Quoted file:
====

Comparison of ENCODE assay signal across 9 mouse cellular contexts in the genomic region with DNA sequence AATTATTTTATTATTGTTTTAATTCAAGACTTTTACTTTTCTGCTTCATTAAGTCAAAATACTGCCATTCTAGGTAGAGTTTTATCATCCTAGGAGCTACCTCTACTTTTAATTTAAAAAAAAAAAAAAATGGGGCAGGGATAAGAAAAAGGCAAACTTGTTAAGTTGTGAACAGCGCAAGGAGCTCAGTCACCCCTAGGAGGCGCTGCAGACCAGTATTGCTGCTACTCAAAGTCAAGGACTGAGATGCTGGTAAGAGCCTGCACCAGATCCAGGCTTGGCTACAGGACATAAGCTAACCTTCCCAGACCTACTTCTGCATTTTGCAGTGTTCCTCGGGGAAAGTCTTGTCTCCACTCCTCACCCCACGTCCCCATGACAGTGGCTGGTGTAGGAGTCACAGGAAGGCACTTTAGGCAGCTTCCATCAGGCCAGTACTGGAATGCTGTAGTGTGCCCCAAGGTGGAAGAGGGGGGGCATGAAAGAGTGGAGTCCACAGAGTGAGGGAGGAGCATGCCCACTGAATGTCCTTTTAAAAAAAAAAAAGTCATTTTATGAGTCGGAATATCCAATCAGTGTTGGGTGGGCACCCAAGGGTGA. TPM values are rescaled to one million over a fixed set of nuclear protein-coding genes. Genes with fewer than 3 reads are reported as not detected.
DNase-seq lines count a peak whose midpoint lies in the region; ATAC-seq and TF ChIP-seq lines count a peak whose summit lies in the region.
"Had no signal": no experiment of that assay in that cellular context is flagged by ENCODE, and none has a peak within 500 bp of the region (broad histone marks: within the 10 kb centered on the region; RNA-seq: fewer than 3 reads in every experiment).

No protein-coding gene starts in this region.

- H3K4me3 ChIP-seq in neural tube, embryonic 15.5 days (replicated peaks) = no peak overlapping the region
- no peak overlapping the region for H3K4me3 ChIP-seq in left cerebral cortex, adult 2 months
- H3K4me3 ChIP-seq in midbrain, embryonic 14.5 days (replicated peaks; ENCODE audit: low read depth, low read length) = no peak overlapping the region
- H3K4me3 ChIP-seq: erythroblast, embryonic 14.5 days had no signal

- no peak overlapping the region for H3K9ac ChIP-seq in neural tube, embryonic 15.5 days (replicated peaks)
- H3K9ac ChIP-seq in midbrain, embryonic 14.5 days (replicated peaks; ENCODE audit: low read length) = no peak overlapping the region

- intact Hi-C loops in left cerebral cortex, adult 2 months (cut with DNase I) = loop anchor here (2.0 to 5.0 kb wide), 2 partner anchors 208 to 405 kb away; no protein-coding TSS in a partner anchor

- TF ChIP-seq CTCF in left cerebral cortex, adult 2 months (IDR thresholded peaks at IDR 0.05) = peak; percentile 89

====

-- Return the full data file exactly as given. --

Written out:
Comparison of ENCODE assay signal across 9 mouse cellular contexts in the genomic region with DNA sequence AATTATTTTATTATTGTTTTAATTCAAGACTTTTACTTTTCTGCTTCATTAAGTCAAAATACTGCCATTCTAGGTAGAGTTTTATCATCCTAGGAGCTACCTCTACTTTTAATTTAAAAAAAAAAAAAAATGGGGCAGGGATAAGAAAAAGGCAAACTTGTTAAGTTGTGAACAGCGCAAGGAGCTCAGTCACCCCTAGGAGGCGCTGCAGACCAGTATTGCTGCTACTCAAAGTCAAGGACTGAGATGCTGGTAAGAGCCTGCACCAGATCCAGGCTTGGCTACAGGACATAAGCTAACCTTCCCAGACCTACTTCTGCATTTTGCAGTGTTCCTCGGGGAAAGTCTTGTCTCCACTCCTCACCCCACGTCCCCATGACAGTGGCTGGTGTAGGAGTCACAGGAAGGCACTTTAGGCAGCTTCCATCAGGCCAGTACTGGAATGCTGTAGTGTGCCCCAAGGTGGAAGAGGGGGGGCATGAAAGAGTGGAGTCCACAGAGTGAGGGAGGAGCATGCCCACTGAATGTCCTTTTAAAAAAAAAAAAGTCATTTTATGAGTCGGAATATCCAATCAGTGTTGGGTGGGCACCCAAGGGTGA. TPM values are rescaled to one million over a fixed set of nuclear protein-coding genes. Genes with fewer than 3 reads are reported as not detected.
DNase-seq lines count a peak whose midpoint lies in the region; ATAC-seq and TF ChIP-seq lines count a peak whose summit lies in the region.
"Had no signal": no experiment of that assay in that cellular context is flagged by ENCODE, and none has a peak within 500 bp of the region (broad histone marks: within the 10 kb centered on the region; RNA-seq: fewer than 3 reads in every experiment).

No protein-coding gene starts in this region.

- H3K4me3 ChIP-seq in neural tube, embryonic 15.5 days (replicated peaks) = no peak overlapping the region
- no peak overlapping the region for H3K4me3 ChIP-seq in left cerebral cortex, adult 2 months
- H3K4me3 ChIP-seq in midbrain, embryonic 14.5 days (replicated peaks; ENCODE audit: low read depth, low read length) = no peak overlapping the region
- H3K4me3 ChIP-seq: erythroblast, embryonic 14.5 days had no signal

- no peak overlapping the region for H3K9ac ChIP-seq in neural tube, embryonic 15.5 days (replicated peaks)
- H3K9ac ChIP-seq in midbrain, embryonic 14.5 days (replicated peaks; ENCODE audit: low read length) = no peak overlapping the region

- intact Hi-C loops in left cerebral cortex, adult 2 months (cut with DNase I) = loop anchor here (2.0 to 5.0 kb wide), 2 partner anchors 208 to 405 kb away; no protein-coding TSS in a partner anchor

- TF ChIP-seq CTCF in left cerebral cortex, adult 2 months (IDR thresholded peaks at IDR 0.05) = peak; percentile 89